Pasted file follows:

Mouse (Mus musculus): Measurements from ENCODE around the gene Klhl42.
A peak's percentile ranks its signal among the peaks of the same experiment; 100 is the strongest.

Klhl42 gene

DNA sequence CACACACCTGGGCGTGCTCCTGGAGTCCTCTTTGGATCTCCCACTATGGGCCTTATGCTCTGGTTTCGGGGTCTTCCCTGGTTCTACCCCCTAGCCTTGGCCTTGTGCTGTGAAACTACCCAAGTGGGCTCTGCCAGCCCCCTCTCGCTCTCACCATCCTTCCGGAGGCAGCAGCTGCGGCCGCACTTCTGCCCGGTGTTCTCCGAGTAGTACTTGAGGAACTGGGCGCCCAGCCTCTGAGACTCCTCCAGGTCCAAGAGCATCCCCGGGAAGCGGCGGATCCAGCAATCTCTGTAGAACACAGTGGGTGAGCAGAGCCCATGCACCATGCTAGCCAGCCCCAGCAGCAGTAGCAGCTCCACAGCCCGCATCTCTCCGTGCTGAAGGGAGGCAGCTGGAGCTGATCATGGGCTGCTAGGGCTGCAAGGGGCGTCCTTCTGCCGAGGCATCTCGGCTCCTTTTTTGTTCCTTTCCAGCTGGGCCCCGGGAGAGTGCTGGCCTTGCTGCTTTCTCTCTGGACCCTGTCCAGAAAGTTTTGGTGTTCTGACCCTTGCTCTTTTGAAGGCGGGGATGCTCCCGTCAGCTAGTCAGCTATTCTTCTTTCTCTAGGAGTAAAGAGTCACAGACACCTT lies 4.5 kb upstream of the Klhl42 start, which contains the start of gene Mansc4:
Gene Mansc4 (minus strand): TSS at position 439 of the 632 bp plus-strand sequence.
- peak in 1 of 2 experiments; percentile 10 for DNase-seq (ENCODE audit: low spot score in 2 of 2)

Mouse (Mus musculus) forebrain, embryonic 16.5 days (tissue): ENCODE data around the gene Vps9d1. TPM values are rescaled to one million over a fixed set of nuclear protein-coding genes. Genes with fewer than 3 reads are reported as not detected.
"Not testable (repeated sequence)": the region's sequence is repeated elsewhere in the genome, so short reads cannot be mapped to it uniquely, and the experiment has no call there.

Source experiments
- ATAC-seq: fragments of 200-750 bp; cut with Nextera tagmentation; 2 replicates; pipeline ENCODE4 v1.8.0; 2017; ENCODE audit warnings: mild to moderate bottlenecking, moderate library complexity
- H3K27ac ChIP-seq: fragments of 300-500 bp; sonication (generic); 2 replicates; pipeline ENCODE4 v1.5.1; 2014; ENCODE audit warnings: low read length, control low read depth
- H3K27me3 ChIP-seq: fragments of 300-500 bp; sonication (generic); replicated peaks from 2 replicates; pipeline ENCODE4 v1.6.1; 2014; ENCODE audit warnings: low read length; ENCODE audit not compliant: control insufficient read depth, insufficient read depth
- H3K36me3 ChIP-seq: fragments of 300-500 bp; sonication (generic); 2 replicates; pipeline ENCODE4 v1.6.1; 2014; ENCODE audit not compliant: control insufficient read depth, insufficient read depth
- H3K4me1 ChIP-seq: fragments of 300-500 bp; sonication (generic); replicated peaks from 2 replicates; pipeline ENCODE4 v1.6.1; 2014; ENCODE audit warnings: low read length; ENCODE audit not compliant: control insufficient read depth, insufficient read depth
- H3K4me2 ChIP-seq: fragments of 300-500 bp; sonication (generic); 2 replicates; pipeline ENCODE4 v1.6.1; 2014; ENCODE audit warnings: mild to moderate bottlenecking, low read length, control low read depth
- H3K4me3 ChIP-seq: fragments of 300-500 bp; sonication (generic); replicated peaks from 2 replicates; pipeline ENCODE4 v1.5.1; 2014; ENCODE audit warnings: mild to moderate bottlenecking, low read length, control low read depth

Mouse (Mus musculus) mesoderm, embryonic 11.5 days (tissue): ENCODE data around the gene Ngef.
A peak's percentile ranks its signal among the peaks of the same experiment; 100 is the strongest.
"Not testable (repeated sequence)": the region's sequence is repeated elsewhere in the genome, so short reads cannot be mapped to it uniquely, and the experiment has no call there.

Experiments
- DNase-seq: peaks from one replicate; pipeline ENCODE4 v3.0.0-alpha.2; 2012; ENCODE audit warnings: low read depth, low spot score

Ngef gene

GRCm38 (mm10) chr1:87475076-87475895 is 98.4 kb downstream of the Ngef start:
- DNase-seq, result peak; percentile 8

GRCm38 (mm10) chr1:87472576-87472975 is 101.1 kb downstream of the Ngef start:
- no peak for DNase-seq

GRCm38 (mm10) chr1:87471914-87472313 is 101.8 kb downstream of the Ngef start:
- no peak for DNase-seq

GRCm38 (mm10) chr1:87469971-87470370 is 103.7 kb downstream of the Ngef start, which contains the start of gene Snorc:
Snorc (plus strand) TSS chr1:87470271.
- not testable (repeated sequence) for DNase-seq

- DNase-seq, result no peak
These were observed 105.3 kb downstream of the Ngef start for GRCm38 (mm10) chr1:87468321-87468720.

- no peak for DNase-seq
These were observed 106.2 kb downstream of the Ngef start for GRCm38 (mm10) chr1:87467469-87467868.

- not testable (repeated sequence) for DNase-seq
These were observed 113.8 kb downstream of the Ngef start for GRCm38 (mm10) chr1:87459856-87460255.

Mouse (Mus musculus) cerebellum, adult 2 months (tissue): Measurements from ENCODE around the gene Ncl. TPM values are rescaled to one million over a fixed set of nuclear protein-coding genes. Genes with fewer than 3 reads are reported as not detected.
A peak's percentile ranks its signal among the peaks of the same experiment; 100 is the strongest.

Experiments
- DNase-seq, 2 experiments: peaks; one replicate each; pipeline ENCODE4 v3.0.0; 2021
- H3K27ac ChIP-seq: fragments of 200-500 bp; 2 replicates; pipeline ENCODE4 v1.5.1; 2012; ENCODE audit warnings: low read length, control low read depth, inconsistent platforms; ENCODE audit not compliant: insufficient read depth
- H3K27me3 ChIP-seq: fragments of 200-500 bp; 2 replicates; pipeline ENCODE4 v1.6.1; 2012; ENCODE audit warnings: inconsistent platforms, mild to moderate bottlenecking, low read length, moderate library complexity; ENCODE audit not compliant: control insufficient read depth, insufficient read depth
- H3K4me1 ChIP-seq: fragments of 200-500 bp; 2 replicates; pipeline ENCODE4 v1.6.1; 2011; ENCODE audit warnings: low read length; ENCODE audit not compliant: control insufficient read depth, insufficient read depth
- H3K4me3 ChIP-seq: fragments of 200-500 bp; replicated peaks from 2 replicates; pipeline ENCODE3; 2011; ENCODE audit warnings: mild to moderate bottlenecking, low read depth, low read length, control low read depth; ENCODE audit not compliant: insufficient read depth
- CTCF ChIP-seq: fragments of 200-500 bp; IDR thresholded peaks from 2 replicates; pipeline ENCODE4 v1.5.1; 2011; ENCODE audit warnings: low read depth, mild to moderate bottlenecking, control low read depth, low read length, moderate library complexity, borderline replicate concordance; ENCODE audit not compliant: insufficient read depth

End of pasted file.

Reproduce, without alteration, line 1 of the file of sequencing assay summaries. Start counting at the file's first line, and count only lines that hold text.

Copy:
Mouse (Mus musculus): Measurements from ENCODE around the gene Klhl42.